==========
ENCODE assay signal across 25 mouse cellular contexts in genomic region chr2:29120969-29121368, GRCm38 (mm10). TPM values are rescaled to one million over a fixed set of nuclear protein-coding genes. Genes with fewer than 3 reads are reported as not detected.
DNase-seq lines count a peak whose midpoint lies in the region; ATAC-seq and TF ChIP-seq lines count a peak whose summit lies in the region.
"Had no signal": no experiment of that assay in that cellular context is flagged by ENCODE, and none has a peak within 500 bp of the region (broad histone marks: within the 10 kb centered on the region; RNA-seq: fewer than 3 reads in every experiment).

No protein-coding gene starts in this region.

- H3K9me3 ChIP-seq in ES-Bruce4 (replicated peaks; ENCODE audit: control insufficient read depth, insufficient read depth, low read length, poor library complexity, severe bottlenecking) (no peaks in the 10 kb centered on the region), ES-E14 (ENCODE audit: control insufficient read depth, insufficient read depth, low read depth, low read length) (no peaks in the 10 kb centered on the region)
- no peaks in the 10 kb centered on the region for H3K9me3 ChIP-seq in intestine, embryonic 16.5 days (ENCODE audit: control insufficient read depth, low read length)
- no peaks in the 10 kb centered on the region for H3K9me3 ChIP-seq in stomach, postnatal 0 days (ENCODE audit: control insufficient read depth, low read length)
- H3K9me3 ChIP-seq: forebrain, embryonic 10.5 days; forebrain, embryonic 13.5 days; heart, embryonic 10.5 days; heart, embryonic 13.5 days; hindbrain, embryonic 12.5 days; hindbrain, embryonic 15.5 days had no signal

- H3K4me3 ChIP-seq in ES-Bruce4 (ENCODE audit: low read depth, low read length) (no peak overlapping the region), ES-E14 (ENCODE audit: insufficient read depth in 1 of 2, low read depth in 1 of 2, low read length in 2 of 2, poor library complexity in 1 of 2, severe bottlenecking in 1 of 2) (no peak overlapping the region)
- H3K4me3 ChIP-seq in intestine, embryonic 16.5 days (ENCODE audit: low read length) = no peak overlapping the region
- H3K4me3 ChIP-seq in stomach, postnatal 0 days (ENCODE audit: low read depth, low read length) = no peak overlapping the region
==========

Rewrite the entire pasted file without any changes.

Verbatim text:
ENCODE assay signal across 25 mouse cellular contexts in genomic region chr2:29120969-29121368, GRCm38 (mm10). TPM values are rescaled to one million over a fixed set of nuclear protein-coding genes. Genes with fewer than 3 reads are reported as not detected.
DNase-seq lines count a peak whose midpoint lies in the region; ATAC-seq and TF ChIP-seq lines count a peak whose summit lies in the region.
"Had no signal": no experiment of that assay in that cellular context is flagged by ENCODE, and none has a peak within 500 bp of the region (broad histone marks: within the 10 kb centered on the region; RNA-seq: fewer than 3 reads in every experiment).

No protein-coding gene starts in this region.

- H3K9me3 ChIP-seq in ES-Bruce4 (replicated peaks; ENCODE audit: control insufficient read depth, insufficient read depth, low read length, poor library complexity, severe bottlenecking) (no peaks in the 10 kb centered on the region), ES-E14 (ENCODE audit: control insufficient read depth, insufficient read depth, low read depth, low read length) (no peaks in the 10 kb centered on the region)
- no peaks in the 10 kb centered on the region for H3K9me3 ChIP-seq in intestine, embryonic 16.5 days (ENCODE audit: control insufficient read depth, low read length)
- no peaks in the 10 kb centered on the region for H3K9me3 ChIP-seq in stomach, postnatal 0 days (ENCODE audit: control insufficient read depth, low read length)
- H3K9me3 ChIP-seq: forebrain, embryonic 10.5 days; forebrain, embryonic 13.5 days; heart, embryonic 10.5 days; heart, embryonic 13.5 days; hindbrain, embryonic 12.5 days; hindbrain, embryonic 15.5 days had no signal

- H3K4me3 ChIP-seq in ES-Bruce4 (ENCODE audit: low read depth, low read length) (no peak overlapping the region), ES-E14 (ENCODE audit: insufficient read depth in 1 of 2, low read depth in 1 of 2, low read length in 2 of 2, poor library complexity in 1 of 2, severe bottlenecking in 1 of 2) (no peak overlapping the region)
- H3K4me3 ChIP-seq in intestine, embryonic 16.5 days (ENCODE audit: low read length) = no peak overlapping the region
- H3K4me3 ChIP-seq in stomach, postnatal 0 days (ENCODE audit: low read depth, low read length) = no peak overlapping the region